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Clinical data
Trade namesErleada, others
Other namesARN-509; JNJ-56021927; JNJ-927; A52
License data
Routes of
By mouth[2]
Drug classNonsteroidal antiandrogen
ATC code
Legal status
Legal status
Pharmacokinetic data
Protein bindingApalutamide: 96%[2]
NDMA: 95%[2]
MetabolismLiver (CYP2C8, CYP3A4)[2]
MetabolitesNDMATooltip N-Desmethylapalutamide[2]
Elimination half-lifeApalutamide: 3–4 days (at steady-state)[5][2]
ExcretionUrine: 65%[2]
Feces: 24%[2]
  • 4-[7-[6-cyano-5-(trifluoromethyl)pyridin-3-yl]-8-oxo-6-sulfanylidene-5,7-diazaspiro[3.4]octan-5-yl]-2-fluoro-N-methylbenzamide
CAS Number
PubChem CID
CompTox Dashboard (EPA)
ECHA InfoCard100.235.115 Edit this at Wikidata
Chemical and physical data
Molar mass477.44 g·mol−1
3D model (JSmol)
  • CNC(=O)C1=C(C=C(C=C1)N2C(=S)N(C(=O)C23CCC3)C4=CN=C(C(=C4)C(F)(F)F)C#N)F
  • InChI=1S/C21H15F4N5O2S/c1-27-17(31)13-4-3-11(8-15(13)22)30-19(33)29(18(32)20(30)5-2-6-20)12-7-14(21(23,24)25)16(9-26)28-10-12/h3-4,7-8,10H,2,5-6H2,1H3,(H,27,31)

Apalutamide, sold under the brand name Erleada among others, is a nonsteroidal antiandrogen (NSAA) medication which is used in the treatment of prostate cancer.[2][6][7][8][9] It is specifically indicated for use in conjunction with castration in the treatment of non-metastatic castration-resistant prostate cancer (NM-CRPC).[2][10][11] It is taken by mouth.[2][6]

Side effects of apalutamide when added to castration include fatigue, nausea, abdominal pain, diarrhea, high blood pressure, rash, falls, bone fractures, and an underactive thyroid.[2][12][13][6][8] Rarely, it can cause seizures.[2][6] The medication has a high potential for drug interactions.[2][6] Apalutamide is an antiandrogen, and acts as an antagonist of the androgen receptor, the biological target of androgens like testosterone and dihydrotestosterone.[2][6][9] In doing so, it prevents the effects of these hormones in the prostate gland and elsewhere in the body.[2][6][9]

Apalutamide was first described in 2007, and was approved for the treatment of prostate cancer in February 2018.[10][11][6][14] It was the first medication to be approved specifically for the treatment of NM-CRPC.[2][6][11]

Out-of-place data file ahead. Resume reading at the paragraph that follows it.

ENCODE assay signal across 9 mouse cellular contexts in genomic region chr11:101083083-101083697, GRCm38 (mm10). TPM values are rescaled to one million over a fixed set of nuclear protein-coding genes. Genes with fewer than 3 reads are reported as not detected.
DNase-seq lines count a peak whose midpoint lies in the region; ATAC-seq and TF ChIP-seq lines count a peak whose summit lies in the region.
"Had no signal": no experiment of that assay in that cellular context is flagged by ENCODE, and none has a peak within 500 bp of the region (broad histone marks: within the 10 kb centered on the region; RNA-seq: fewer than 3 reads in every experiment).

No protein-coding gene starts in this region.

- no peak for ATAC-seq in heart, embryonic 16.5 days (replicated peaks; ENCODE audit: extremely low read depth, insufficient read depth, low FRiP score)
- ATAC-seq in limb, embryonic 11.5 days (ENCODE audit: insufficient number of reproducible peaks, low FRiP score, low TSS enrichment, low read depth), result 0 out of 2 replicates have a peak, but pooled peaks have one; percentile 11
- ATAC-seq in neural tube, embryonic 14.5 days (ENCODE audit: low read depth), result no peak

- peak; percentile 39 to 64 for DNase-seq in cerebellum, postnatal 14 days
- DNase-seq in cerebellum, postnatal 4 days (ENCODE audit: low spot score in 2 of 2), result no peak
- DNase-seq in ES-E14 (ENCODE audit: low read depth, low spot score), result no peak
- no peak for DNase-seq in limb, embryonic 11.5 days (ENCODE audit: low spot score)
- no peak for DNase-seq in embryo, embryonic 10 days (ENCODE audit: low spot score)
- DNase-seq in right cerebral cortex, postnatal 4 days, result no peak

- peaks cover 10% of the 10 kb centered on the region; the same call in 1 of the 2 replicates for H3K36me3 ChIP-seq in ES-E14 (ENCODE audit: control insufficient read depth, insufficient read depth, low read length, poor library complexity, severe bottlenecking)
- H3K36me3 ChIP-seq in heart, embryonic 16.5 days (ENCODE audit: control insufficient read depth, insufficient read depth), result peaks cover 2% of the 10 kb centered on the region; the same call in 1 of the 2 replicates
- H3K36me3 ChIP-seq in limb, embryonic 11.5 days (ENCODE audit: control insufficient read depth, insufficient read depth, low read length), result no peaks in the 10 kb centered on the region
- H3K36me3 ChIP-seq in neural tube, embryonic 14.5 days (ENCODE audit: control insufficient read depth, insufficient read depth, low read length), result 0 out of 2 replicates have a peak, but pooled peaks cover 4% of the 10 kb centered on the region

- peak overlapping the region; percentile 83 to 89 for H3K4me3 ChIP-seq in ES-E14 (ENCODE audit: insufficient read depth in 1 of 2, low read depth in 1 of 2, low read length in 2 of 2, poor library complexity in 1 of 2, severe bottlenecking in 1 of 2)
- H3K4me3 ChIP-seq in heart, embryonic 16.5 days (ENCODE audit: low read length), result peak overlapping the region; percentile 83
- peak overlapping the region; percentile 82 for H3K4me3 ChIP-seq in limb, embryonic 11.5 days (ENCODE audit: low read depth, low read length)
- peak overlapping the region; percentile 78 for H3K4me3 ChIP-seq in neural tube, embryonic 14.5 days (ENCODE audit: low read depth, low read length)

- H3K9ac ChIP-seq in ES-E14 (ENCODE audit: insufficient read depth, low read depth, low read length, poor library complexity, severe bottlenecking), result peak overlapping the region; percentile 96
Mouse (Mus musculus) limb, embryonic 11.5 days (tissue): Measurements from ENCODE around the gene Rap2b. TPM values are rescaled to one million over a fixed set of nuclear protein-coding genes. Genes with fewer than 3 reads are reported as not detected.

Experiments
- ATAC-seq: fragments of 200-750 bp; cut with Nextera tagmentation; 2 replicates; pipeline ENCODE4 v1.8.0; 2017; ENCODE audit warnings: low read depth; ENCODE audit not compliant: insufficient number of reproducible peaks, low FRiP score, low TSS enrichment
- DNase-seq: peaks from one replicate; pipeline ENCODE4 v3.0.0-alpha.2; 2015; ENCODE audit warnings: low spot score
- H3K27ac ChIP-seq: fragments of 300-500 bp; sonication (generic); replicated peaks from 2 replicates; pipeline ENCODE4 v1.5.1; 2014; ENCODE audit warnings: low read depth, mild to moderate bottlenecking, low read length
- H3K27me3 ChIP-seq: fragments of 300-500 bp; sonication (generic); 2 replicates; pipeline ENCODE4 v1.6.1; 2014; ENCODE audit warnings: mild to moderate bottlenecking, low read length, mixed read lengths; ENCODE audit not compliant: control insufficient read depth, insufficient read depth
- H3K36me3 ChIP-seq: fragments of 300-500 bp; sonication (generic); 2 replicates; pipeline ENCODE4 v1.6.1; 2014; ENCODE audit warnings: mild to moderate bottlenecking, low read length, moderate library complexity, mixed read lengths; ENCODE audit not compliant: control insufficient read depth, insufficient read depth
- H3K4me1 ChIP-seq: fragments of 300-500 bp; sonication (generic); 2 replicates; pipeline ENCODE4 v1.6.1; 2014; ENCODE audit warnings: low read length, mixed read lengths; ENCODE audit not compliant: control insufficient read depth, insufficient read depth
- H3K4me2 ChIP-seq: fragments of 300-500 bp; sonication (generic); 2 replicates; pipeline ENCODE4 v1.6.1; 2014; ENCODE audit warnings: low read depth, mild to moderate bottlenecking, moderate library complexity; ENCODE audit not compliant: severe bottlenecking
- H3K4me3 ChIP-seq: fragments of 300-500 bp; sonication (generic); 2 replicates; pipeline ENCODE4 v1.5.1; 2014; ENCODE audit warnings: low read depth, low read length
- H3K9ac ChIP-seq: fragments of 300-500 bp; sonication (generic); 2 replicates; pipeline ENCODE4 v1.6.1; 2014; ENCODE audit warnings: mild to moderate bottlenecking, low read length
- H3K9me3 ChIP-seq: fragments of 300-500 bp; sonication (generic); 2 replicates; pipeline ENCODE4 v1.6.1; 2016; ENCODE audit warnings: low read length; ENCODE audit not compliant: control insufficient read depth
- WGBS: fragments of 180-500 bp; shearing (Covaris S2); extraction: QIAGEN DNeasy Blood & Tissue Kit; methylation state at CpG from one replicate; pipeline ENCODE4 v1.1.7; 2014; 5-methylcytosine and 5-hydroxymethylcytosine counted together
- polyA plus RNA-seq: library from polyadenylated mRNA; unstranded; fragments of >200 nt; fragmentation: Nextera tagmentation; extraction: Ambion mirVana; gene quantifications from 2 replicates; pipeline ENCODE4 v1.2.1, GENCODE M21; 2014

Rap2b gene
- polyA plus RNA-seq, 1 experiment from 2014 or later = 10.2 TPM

Medical uses[edit]

Apalutamide is used in conjunction with castration, either via bilateral orchiectomy or gonadotropin-releasing hormone analogue (GnRH analogue) therapy, as a method of androgen deprivation therapy in the treatment of NM-CRPC.[2][15][16][17] It is also a promising potential treatment for metastatic castration-resistant prostate cancer (mCRPC), which the NSAA enzalutamide and the androgen synthesis inhibitor abiraterone acetate are used to treat.[8]

Available forms[edit]

Apalutamide is provided in the form of 60 mg oral tablets.[2] It is taken at a dosage of 240 mg once per day (four tablets) when used in the treatment of NM-CRPC.[2]


Contraindications of apalutamide include pregnancy and a history of or susceptibility to seizures.[2]

Side effects[edit]

Apalutamide has been found to be well tolerated in clinical trials,[18][15] with the most common side effects reported when added to surgical or medical castration including fatigue, nausea, abdominal pain, and diarrhea.[12][13][19] Other side effects have included rash, falls and bone fractures, and hypothyroidism, as well as seizures (in 0.2%), among others.[2][6][11] Apalutamide is an expected teratogen and has a theoretical risk of birth defects in male infants if taken by women during pregnancy.[2] It may impair male fertility.[2] When used as a monotherapy (i.e., without surgical or medical castration) in men, NSAAs are known to produce additional, estrogenic side effects like breast tenderness, gynecomastia, and feminization in general by increasing estradiol levels.[20] Similarly to the related second-generation NSAA enzalutamide but unlike first-generation NSAAs like flutamide and bicalutamide, elevated liver enzymes and hepatotoxicity have not been reported with apalutamide.[2] Case reports of rare interstitial lung disease with apalutamide exist similarly to with first-generation NSAAs however.[21][22][23]